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It’s All Gone…

September 10, 2005 at 9:47 PM

...Because I think my hard drive has crashed, and it's unlikely I can recover anything from it. This would be the third time I've lost practically everything on my computer =(

The first time I lost all of my files was back when I had my Gateway 2000 computer. I originally had a 500 MB hard drive in it, and since it was getting full, I wanted to get another hard drive before it was too late; Dad and I decided to get a 2 GB one, which would have more than enough room to hold all of my stuff (for the time being =P). Neither Dad nor I knew how to set this up, so we decided to send it to the technicians at Gateway to install it. Before sending it to them, Dad placed the new one in the computer, but didn't hook it up - he just taped the jumper that came with it to the case, as well as including a note that explicitly stated not to delete what was on the old drive, but to copy its contents to the new one, and make the old one the slave drive.

What did they do? They formatted the old one and sent us back the computer, and the jumper was still taped on the case - the only thing they accomplished was causing me to lose everything I had on there! As for backups...None could have been made, as I did not have the equipment to make them at the time.

The second time, I can't remember exactly what happened (and I'm not even sure which computer it was - it was either the Gateway, or my second computer - the first one that Armstrong Microsystems had built for me)...But the system eventually crashed. No unusual noise came from the hard drive, and come to think of it, we might have been able to salvage what was on it...If we had the necessary programs and such, which we didn't (again).

If it was with the second computer, I couldn't have done backups on that either, as the tape backup drive I had installed didn't work right (and, at a later time, didn't have the capacity to hold everything on the drive on one tape), and the operating system was somewhat unstable, having a high chance of freezing up at times, especially when trying to record to a CD-R...Although its instability is probably my fault, given I wasn't that careful with it at the time in regards to the programs I installed/uninstalled on it. Given the instability issues it has now (and the fact it has a lot of crap on it that I haven't used in years), I'm planning to reformat it after backing up its entire contents to my current computer, via my local network between them.

As for this time, it happened on Friday, September 2, with my current computer (the third one, and second which was built by Armstrong Microsystems). I was looking up information for Mom for her Sunday School class, when all of a sudden, the computer started making what I can only describe as a clicking and grinding noise. I heard it before from this computer, and rather often, but ignored it - when it made that noise at that time, it was only once or twice, and only happened a few times a day (the "grinding" noise always occurred when there was hard drive activity, but was only noticeable when a lot of activity was going on). This time, it was constant, and never stopped - until the computer was shut down, which is what I had to do after it slowed down and blue-screened shortly after that occurred (I don't remember what the error was, as I forgot to write it down before shutting the computer off). Restarting it later on didn't help - it still made the noise, and didn't even boot up. It just gave this message, on a black screen:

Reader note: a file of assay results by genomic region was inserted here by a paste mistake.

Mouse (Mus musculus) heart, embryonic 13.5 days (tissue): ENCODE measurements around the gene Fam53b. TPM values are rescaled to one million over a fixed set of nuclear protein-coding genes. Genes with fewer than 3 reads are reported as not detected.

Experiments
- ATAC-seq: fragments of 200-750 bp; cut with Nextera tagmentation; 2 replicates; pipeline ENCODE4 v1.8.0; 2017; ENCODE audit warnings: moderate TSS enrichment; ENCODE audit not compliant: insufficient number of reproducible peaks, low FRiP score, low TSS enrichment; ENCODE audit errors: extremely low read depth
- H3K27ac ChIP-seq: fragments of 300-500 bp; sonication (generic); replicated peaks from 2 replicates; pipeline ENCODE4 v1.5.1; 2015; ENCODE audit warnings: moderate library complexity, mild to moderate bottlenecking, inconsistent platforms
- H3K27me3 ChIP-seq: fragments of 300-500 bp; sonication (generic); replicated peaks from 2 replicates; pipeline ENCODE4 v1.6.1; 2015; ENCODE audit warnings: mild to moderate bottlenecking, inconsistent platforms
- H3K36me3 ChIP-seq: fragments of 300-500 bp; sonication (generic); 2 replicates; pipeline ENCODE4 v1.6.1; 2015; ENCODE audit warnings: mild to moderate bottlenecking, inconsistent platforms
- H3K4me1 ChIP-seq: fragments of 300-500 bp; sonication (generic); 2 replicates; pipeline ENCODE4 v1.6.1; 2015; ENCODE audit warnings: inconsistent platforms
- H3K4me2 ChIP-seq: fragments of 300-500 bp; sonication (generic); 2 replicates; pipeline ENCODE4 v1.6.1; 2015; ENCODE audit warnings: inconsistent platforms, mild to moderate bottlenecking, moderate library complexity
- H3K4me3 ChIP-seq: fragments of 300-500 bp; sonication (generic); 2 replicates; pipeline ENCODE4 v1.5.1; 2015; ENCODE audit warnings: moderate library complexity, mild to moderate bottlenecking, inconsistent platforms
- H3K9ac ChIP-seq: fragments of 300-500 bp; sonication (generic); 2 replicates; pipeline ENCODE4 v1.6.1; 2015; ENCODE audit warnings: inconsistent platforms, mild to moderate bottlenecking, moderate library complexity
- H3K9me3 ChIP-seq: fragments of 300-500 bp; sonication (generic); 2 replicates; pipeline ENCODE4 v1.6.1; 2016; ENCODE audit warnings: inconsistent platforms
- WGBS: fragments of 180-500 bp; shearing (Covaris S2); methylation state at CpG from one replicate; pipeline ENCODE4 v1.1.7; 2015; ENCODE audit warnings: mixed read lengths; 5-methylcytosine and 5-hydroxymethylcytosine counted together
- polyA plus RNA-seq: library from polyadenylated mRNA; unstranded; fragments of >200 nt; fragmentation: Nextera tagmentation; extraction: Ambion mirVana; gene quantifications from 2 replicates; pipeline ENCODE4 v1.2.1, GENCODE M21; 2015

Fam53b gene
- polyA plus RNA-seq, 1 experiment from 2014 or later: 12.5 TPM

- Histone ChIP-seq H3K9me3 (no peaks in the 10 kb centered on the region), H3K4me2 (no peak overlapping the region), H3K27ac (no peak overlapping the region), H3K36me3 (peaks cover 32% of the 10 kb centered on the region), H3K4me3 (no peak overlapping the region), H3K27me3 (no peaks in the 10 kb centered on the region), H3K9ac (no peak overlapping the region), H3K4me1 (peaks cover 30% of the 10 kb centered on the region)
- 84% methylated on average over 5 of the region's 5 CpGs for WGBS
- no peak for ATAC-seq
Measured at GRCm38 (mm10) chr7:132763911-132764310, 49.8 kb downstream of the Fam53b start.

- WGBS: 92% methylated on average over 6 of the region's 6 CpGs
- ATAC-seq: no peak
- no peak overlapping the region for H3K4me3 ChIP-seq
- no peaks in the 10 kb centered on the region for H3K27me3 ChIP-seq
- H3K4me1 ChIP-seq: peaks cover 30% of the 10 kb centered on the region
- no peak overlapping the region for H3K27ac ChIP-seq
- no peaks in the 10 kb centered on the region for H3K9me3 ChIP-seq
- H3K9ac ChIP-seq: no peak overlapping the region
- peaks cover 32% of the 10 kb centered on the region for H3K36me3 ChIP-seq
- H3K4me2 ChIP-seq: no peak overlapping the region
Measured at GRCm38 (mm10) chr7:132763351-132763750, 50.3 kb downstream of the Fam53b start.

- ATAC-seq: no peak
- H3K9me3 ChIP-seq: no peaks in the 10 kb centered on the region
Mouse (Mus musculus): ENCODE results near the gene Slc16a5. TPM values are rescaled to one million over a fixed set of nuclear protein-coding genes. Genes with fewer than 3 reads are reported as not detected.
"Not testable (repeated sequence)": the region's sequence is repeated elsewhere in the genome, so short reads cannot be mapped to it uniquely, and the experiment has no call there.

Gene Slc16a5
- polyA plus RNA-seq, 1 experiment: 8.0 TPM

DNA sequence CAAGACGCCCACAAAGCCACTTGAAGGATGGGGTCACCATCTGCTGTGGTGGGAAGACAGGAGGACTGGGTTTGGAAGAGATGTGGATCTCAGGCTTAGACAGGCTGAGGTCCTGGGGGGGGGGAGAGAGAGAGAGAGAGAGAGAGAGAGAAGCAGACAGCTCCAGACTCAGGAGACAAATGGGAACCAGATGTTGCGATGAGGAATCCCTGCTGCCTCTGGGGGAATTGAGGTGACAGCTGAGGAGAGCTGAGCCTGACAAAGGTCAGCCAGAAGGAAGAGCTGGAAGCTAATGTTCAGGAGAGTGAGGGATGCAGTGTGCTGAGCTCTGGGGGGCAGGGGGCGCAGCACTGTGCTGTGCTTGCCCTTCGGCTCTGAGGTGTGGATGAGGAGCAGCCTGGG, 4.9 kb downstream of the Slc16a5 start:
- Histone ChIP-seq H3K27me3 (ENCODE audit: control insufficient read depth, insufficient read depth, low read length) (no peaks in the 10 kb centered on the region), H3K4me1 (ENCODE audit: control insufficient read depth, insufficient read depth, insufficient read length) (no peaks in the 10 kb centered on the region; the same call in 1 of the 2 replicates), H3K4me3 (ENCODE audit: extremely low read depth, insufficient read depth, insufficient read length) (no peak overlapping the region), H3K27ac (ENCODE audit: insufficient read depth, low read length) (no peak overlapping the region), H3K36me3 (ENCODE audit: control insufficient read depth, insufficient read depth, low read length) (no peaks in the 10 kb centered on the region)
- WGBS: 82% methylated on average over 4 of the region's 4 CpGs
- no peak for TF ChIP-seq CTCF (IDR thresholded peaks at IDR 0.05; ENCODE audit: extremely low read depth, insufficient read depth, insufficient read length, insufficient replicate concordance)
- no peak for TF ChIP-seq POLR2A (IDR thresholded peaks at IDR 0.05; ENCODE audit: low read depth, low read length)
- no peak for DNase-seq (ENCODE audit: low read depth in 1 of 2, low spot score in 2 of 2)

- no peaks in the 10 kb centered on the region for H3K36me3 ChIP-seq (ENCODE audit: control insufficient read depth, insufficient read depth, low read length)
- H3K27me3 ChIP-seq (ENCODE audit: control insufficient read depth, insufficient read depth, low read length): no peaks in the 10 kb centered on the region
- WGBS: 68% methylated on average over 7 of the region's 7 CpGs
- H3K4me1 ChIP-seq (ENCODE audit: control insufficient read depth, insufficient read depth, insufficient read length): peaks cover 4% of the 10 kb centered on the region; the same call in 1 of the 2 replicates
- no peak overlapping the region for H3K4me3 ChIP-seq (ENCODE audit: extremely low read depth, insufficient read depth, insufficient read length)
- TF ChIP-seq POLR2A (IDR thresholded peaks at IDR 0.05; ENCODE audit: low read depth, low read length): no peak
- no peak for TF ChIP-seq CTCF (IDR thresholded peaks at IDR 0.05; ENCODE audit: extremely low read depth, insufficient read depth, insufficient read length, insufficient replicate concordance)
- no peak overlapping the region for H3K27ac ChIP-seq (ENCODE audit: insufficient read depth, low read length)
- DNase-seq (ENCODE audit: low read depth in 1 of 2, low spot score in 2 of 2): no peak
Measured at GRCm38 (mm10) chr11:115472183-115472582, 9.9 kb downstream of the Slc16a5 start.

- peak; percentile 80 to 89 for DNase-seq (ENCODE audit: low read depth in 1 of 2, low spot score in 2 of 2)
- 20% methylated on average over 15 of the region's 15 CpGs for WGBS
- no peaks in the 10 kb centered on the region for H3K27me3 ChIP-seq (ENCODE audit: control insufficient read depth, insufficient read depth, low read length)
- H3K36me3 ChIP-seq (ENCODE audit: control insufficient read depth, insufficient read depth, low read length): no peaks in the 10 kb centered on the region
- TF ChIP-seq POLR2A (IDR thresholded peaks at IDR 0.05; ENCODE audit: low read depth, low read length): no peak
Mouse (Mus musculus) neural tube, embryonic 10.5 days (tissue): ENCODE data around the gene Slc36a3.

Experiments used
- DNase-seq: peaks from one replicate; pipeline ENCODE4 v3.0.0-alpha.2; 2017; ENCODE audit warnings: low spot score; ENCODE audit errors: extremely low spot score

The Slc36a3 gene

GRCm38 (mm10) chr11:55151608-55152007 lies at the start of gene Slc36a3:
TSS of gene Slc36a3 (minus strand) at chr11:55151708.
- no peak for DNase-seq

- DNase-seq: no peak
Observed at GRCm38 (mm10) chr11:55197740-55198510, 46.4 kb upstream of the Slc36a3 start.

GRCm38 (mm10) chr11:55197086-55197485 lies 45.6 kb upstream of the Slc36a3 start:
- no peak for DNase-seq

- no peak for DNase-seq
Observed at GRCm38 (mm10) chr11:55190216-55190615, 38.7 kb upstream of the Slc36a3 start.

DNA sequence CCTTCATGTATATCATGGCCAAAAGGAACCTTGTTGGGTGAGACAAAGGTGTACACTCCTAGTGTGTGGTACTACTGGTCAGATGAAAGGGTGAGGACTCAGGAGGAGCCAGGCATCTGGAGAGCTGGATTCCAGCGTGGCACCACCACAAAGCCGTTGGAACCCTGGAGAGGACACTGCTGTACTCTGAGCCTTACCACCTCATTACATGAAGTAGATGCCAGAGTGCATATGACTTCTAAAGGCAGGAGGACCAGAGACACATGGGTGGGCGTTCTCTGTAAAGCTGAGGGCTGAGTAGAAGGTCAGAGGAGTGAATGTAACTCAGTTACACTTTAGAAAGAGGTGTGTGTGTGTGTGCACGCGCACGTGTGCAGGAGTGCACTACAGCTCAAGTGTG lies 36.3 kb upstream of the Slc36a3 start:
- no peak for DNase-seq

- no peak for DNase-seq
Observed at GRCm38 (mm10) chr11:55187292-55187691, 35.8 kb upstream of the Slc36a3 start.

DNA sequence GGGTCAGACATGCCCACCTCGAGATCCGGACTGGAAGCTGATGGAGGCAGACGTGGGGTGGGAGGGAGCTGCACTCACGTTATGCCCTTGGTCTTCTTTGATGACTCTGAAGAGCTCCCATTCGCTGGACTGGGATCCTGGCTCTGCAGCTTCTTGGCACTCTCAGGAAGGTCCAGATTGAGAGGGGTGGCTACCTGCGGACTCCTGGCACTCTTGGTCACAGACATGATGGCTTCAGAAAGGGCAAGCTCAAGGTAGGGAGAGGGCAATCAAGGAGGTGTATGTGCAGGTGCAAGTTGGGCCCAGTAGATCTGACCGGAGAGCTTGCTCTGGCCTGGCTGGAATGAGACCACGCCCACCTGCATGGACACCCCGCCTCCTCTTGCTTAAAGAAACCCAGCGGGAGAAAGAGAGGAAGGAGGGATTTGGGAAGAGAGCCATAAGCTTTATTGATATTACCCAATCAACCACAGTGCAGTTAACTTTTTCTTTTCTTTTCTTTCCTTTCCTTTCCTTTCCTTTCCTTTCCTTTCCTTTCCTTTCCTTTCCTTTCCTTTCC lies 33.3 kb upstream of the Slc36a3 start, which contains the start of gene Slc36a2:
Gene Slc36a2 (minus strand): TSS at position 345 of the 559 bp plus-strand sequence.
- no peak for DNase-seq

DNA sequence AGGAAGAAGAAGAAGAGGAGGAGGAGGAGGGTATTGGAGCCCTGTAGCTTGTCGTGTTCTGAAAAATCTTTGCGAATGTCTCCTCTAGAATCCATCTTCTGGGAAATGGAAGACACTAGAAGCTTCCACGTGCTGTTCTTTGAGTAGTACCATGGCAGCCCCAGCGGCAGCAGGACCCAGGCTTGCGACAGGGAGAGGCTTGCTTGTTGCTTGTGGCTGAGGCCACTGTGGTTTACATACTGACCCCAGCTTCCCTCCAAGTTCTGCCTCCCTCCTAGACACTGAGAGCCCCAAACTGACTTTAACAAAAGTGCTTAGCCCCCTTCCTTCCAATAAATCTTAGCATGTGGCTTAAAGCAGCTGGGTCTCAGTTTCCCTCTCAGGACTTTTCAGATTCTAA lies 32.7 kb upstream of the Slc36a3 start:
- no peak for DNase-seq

Reboot and Select proper Boot device
or Insert Boot Media in selected Boot device

I jotted that message down (just in case) and shut down and unplugged the computer for the night, hoping that if I left it off longer, I'd have a chance at starting up the system again...But this problem still continued.

I was going to call Armstrong Microsystems to see what they could do about it, but they were already closed...And when I called on Saturday, they weren't there (due to the Labor Day weekend), and I had to go to a cousin's wedding later that day - I ended up having to wait until Tuesday before I could get my new computer looked at. Before taking it down, I typed up a paper (on the old computer) that included any information that would help identify the problem, as well as (if the drive was dying) a list of folders whose contents I wanted saved, if they could be recovered...And I also decided to include other information too: I wanted to get a noise problem fixed with the new computer, and get a few things fixed with the old computer that kept getting put off (which included fixing or replacing a nonfunctioning/noisy CD-ROM drive and adding a little more RAM to the system, which only had 128 MB)...As well as the left mouse button double-clicking all of a sudden when it was just clicked on once (I blame that on Dad's constant playing of FreeCell and Solitaire).

My parents took down both systems (and the paper) after dropping me off at work, and Mom picked me up during my lunch hour to see what they found out:

  • They couldn't find out what was going on with the mouse, as it worked just fine for them. I've recently wondered if it (somehow) could be related to the port it was plugged into - it was a USB mouse, and I had a PS/2 adapter on it on my system, but it didn't have the adapter on it when I brought the mouse in. They said that if the problem continues, I should just get a new one. Given that I've had it for quite awhile as it is, that would probably be the best thing to do here.
  • The old computer had a new CD-ROM drive put in, as well as having an additional 128 MB of RAM added to it. It's still making noise, so I guess it wasn't the CD-ROM drive after all (it doesn't happen all the time either, so it could have been overlooked - it will only occur when the computer is turned on, and it goes away a minute or two after it finishes booting into Windows). The RAM helped too, as Windows does appear to act faster with certain tasks...Although the additional RAM was to be added in an attempt to try and get a copy of Linux working somewhat decently on that system - I did have one distribution set up on it, but it didn't work too well, and that CD-ROM drive stopped functioning before I could get a replacement distribution put in (I couldn't modify the drive order in the BIOS to use the working secondary CD-ROM drive, either).